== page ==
4 minute read

Rolling out a product or improvement involves deploying and launching new features or updates to an existing user base. This is an integral part of operating any digital platform.

A well-designed rollout plan is essential for successfully launching these improvements without negatively affecting the operations of customers. A comprehensive rollout plan should address, at a minimum, the following key aspects:

  • Testing protocols: Before rolling out to the entire user base, testing the new features or updates in a controlled environment (like staging) or with a smaller subset of users (beta testers) can help identify and fix issues.
  • A progressive deployment plan and rollback process: A progressive deployment plan ensures that updates are introduced in phases, allowing for real-time feedback and adjustments, while a rollback process guarantees a swift return to the previous version if any issues arise, minimizing disruptions and potential risks.
  • A communication plan that addresses key stakeholders: A well-structured communication plan is vital, ensuring that customers are informed and prepared for any changes, while also equipping customer support and technical support teams with the necessary information to address queries and resolve issues.
  • User documentation: Providing comprehensive and updated user documentation helps users adapt to new features or changes.

Progressive Deployment Strategies

From the above aspects, I want to delve into the progressive deployment plan.

A progressive deploy aims to minimize risk and improve customer’s and developer’s experience, by implementing change to a small group of users, which allow fast feedback and faster rollback in case of failures. There are a few strategies that we can adopt for a progressive deploy:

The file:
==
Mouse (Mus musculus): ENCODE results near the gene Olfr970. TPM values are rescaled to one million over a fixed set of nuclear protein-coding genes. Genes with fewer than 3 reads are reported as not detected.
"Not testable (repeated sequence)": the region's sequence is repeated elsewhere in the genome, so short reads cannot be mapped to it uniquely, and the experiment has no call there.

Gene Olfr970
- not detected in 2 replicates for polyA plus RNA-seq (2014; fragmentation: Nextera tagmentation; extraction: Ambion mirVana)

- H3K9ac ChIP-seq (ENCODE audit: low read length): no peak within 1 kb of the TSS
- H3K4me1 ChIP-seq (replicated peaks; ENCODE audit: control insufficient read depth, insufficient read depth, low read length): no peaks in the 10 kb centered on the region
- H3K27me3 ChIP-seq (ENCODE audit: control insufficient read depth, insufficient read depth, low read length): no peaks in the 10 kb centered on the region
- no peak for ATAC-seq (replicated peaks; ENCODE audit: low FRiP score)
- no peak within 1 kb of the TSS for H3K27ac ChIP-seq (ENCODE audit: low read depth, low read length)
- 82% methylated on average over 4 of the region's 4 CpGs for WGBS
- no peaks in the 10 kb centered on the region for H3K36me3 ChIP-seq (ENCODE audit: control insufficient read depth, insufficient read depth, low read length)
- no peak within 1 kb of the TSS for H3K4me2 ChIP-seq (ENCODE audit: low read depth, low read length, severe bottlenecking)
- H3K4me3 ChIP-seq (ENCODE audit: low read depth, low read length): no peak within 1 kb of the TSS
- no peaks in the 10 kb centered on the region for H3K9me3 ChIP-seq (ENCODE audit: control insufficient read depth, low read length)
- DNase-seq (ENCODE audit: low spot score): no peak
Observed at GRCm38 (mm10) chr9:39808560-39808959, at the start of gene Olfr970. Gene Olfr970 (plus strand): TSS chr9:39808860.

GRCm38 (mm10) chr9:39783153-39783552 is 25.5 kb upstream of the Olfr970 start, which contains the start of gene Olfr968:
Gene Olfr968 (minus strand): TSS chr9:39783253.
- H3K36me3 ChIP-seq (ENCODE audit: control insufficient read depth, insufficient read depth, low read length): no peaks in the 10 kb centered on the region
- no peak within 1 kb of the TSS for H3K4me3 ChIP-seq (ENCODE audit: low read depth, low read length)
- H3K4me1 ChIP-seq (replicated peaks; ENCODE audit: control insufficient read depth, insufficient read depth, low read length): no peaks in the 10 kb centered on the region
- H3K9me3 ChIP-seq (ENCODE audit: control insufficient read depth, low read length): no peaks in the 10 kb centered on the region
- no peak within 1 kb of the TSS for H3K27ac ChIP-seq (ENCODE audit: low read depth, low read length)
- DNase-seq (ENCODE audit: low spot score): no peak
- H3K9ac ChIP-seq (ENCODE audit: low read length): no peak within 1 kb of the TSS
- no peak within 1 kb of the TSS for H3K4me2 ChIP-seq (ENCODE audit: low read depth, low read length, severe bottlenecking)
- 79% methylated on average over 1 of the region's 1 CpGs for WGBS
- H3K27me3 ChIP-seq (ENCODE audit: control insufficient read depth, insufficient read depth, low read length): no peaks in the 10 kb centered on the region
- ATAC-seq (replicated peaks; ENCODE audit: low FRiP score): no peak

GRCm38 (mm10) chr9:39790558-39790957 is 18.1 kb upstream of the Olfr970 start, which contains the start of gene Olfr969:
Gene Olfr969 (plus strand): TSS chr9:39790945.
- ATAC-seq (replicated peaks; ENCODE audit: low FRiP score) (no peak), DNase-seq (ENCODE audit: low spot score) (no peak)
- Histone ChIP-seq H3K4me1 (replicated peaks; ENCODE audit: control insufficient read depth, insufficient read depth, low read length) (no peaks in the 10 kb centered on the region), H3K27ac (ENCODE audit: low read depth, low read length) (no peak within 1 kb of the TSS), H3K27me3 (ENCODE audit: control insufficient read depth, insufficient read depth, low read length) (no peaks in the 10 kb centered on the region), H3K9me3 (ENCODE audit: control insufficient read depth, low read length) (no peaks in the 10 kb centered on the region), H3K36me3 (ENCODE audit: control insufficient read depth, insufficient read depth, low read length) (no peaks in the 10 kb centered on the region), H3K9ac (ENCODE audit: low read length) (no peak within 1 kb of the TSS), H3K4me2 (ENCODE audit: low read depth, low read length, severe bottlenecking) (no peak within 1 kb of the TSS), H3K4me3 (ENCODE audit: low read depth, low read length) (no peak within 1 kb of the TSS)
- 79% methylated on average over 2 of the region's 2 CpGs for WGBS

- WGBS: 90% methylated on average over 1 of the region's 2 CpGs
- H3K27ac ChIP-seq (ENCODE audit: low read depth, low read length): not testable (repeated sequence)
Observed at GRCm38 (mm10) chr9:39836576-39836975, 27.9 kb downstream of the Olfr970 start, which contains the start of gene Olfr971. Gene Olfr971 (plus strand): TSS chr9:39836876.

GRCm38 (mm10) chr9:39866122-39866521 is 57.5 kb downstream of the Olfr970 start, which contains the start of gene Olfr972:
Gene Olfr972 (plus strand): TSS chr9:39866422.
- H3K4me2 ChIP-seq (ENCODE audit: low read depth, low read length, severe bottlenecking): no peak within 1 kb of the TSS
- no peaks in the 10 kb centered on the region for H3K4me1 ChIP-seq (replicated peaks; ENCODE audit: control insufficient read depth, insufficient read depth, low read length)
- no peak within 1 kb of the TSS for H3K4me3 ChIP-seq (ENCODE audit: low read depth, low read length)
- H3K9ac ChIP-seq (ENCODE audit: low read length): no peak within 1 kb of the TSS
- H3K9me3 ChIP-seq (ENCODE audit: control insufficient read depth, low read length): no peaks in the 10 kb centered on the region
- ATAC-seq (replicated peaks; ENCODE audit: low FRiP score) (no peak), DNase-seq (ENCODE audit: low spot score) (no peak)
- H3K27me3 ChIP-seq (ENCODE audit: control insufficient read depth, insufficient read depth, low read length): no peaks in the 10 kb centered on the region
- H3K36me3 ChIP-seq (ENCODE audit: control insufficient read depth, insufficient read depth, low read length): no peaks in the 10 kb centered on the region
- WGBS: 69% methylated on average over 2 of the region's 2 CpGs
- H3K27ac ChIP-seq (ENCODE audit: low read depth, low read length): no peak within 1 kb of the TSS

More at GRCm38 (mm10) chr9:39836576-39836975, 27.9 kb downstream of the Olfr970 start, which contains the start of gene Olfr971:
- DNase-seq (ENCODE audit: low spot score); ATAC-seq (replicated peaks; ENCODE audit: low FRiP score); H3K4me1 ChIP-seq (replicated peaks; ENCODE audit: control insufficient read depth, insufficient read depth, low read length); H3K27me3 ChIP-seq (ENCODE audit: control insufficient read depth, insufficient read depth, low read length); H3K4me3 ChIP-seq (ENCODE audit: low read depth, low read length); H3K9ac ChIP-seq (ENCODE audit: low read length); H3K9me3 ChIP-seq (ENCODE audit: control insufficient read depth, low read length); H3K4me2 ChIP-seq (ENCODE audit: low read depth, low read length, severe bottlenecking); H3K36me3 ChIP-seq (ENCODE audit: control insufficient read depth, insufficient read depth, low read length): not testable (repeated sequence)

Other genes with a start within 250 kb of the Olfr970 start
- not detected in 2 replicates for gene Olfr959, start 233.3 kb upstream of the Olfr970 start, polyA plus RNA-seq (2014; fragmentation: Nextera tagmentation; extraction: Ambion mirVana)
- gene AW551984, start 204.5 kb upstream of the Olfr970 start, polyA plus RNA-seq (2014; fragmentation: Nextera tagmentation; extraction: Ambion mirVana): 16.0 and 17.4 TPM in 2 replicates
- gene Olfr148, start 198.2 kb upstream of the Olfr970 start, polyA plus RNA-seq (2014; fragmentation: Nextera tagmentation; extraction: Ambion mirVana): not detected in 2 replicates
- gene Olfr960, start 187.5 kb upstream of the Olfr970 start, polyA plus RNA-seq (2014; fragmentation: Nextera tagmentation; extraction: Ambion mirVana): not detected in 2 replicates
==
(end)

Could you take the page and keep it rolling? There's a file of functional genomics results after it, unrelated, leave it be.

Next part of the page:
1. Canary Deployments: A new software version is partially rolled out to a small subset of users before a full rollout. The purpose is to test and monitor the new version in a real environment with actual users. If the canary deployment works well and no issues are identified, the new version can be rolled out to the entire user base. If issues are found, it’s easier to roll back, preventing all users from being affected.
  2. Blue/Green Deployments: Two identical production environments are maintained. The “blue” environment runs the current version of the software, while the “green” environment gets the new version. Once the new version is ready and tested in the “green” environment, traffic is switched over, making “green” the live environment. This allows for near-instant rollbacks in case of issues and ensures minimal downtime during deployments.
  3. Rolling Deployments: The new software version is gradually rolled out to all users, replacing the old version incrementally. This is typically done server by server or container by container, ensuring that only a portion of the system is updated at any given time. If problems arise during the deployment, it affects only the portion being updated, allowing for easier rollbacks and reduced impact.
  4. Shadow Deployments: The new version of the software runs alongside the old version, but without actual user traffic directed to it. Instead, real user requests are duplicated to the new version in real-time, allowing teams to monitor and test how the system behaves under realistic conditions without affecting the actual user experience.

Feature Flags

Feature flags, also known as feature toggles, provides flexibility in the deployment process. They allow for specific features to be turned on or off at runtime without changing the code.

Instead of deploying a new version of the software to a subset of servers or containers, the feature is deployed everywhere but is enabled first for a small subset of users (eg. beta testers) and then progressively rolled to the entire user base in phases.

This ability supports various progressive deployment strategies.

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